To the delight of financial analysts and investors everywhere, Shervin Pishevar recently took to Twitter to dish out some of his more insightful predictions about the future of the U.S. and global economy. His tweet storm was the subject of widespread discussion in financial circles because many of his predictions have already proven themselves true. Given his background as one of the initial investors in Uber and his many successful business ventures, Shervin Pishevar is exactly the type of person to pay attention to when he is willing to share invaluable insights on currency, markets and the future of tech innovation in the U.S. and abroad.
He had plenty to say about Bitcoin, one of the most well-known and volatile forms of cryptocurrency. Although he believes that there will be an short-term dip in its value, Shervin Pishevar acknowledges that cryptocurrency is here to stay and will be more widely accepted in the near future. He does not necessarily think it is a bad investment because it is sure to bottom out sooner rather than later.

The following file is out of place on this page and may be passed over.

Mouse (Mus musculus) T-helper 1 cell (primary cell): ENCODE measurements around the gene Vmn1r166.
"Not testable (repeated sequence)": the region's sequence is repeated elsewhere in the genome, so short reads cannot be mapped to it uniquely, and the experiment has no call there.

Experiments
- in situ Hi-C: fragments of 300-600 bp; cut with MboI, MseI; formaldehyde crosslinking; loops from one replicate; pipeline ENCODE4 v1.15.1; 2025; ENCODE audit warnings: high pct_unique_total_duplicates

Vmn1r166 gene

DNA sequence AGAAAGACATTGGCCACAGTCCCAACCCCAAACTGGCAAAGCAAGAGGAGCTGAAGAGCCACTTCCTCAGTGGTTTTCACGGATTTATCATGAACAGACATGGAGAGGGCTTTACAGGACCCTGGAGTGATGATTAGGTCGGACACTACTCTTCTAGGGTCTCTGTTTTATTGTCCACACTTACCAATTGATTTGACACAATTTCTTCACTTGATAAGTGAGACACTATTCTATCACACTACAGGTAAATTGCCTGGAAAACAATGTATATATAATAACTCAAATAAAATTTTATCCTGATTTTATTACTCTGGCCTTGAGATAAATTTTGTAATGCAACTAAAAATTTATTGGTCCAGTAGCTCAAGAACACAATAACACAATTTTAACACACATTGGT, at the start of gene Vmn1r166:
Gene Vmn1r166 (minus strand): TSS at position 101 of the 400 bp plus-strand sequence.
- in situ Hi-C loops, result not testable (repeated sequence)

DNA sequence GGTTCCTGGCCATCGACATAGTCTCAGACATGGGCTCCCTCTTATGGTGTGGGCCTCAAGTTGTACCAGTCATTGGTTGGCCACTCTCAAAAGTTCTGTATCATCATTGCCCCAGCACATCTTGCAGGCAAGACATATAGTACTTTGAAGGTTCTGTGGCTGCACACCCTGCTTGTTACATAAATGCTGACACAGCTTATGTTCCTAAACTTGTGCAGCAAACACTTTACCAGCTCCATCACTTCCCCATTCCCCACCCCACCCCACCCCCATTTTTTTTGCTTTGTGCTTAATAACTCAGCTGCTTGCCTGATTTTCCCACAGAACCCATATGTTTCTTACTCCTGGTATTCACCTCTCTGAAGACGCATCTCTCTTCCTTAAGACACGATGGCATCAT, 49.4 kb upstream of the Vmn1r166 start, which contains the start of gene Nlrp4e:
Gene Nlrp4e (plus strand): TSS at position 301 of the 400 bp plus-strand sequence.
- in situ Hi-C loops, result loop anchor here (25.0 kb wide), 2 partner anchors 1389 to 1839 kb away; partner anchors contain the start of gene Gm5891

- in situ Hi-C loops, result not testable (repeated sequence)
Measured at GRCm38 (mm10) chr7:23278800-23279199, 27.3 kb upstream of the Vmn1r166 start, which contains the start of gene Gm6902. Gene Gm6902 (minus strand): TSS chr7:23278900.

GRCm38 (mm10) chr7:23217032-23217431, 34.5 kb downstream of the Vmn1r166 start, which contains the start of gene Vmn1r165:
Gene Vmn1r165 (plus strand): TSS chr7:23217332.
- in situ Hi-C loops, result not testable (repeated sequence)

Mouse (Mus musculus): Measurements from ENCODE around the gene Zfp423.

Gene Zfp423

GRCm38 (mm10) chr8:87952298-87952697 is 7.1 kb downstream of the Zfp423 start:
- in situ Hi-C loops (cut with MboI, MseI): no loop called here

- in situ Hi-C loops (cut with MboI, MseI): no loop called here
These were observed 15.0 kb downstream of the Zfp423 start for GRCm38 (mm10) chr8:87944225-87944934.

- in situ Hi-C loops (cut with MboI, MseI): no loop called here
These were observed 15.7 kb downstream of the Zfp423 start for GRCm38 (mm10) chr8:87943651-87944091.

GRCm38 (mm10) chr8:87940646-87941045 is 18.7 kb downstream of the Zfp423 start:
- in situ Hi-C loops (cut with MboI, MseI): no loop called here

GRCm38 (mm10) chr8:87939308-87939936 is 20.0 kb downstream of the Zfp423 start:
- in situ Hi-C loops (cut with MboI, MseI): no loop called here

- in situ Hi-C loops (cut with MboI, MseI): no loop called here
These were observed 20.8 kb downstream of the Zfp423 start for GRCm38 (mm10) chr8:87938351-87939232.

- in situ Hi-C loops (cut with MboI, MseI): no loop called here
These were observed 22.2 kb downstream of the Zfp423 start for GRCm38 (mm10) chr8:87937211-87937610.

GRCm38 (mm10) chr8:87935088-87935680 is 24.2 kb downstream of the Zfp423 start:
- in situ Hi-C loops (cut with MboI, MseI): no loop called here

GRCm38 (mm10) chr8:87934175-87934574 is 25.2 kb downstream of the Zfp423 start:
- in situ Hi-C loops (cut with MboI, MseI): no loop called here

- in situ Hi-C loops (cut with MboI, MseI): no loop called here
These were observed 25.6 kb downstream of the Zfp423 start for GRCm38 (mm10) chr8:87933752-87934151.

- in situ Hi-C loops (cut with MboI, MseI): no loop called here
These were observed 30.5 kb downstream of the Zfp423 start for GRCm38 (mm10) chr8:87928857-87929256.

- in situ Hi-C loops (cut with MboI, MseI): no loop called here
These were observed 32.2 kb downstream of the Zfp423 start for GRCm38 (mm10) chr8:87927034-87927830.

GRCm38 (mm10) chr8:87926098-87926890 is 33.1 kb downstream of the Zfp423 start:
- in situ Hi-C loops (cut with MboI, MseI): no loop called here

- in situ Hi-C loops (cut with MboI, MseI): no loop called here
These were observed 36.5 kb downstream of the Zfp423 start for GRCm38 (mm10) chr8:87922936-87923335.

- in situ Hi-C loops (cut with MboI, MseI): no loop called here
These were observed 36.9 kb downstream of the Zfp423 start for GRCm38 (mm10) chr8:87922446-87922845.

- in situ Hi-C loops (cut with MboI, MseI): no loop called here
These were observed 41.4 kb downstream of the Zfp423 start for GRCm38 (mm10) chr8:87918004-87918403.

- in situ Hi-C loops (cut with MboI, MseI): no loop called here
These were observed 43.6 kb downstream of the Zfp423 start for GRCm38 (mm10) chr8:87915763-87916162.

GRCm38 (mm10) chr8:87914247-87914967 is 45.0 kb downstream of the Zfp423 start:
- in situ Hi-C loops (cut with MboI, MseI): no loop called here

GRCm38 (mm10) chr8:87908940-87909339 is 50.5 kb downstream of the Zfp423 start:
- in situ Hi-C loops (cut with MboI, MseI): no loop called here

In terms of other investments, Shervin Pishevar advises that the next major tech superstar is unlikely to come out of Silicon Valley. Those looking for start-ups to invest in would be wise to cast their gaze beyond the U.S. because Shervin Pishevar thinks that online platforms will provide opportunities for innovators away from Silicon Valley, which was once the pinnacle of tech innovation. He also thinks that the rest of the world will soon surpass the U.S. in terms of the breadth of tech innovations because there are five major tech companies in the U.S. that are making it too difficult for start-ups to compete. Shervin Pishevar attributes the lag in U.S. innovation in part to the government’s unwillingness to institute effective regulations that would curtail the dominance of the current U.S. tech giants. Ultimately, he warns that the current state of regulation in the tech industry means that it is nearly impossible for another company like Uber to emerge without a major shift in legislation to benefit the common good and restrict tech monopolies.